I did not fail at NaNoWriMo. NaNo simply didn’t align with my goals this year. That and Rebelling is a lot harder than I thought. It’s like being hit by all the mid-way blues on the very first day. You already have the exposition in place when you’re starting and then you have to struggle through endless plot devices and the horrible mind of your villain. You forget the stuff you already said because you worked on that stuff over a period of six months. You struggle to write fast because you crafted and edited the first part so carefully at a pace of 1,500 words a week and then you got to class and got feedback and went home and edited it again.
I’m also not quitting NaNo. I won’t reach the big 50k, so I’m setting some new goals. I would like to have 30,000 words by the end of the month.
A lot of things have changed since last night. I see NaNoWriMo from a new angle. Success and failure doesn’t live and die on the winner’s certificate and little purple bar any more. What’s more important is personal growth and happiness. If those are present there can be no failure.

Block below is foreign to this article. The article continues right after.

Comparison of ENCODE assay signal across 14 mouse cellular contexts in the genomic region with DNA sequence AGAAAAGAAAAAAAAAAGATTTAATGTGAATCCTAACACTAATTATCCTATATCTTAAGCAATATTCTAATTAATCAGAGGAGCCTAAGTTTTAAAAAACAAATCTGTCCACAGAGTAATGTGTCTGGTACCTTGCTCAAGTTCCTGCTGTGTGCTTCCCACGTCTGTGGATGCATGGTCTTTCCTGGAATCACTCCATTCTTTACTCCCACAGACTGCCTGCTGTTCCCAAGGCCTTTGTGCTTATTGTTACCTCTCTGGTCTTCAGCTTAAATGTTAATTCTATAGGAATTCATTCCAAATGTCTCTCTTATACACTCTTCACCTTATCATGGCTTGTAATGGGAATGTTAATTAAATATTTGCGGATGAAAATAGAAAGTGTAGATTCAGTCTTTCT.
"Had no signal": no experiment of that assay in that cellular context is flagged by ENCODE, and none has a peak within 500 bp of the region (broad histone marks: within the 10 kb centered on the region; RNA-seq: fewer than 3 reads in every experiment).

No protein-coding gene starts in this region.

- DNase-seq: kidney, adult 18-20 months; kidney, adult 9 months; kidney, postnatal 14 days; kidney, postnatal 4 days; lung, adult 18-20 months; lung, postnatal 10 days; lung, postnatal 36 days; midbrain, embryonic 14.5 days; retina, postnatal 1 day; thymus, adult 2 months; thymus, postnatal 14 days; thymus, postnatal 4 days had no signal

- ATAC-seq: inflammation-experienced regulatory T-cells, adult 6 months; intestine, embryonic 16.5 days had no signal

*A story that not many of you know is that I was going to study Law after high school. I was going to apply for it. I didn’t want to, but I saw no other options. I had no idea what I wanted from life. I knew I wanted to write, but I also knew I couldn’t dare for a degree in creative writing. At the last moment, I had to make the craziest decision of my life. I chose happiness over money. I applied for Languages instead. I wasn’t good at languages, but I knew deep in my heart that I would be unhappy in law. I also knew that I would make more money in Law than in Languages. I couldn’t face that unhappiness. That was four years ago. I decided that if it was the wrong choice, I was still going to make it count. Maybe I will regret the lack of money choice later, but I’m going to make damn sure to devote my life to being happy, living for what I want to do, not race after unattainable things and still be practical.
Who knows, maybe there is an Elana in a parallel universe well on her way to becoming a lawyer today (though I’m more inclined to think I would have dropped out). Maybe she’s doing that, but I’m sure she isn’t happy. I am happy.
So, how is others’ writing going? Are you about to win NaNoWriMo? Or did everything not exactly go according to plan?
I hope all those of you who are celebrating Thanksgiving enjoy it and that all of you (Thanksgiving or not, NaNoWriMo or not) are happy. 🙂
PS. Yes, I’m finally back. I have lots of other news to talk about, but I’ll make a separate post for that!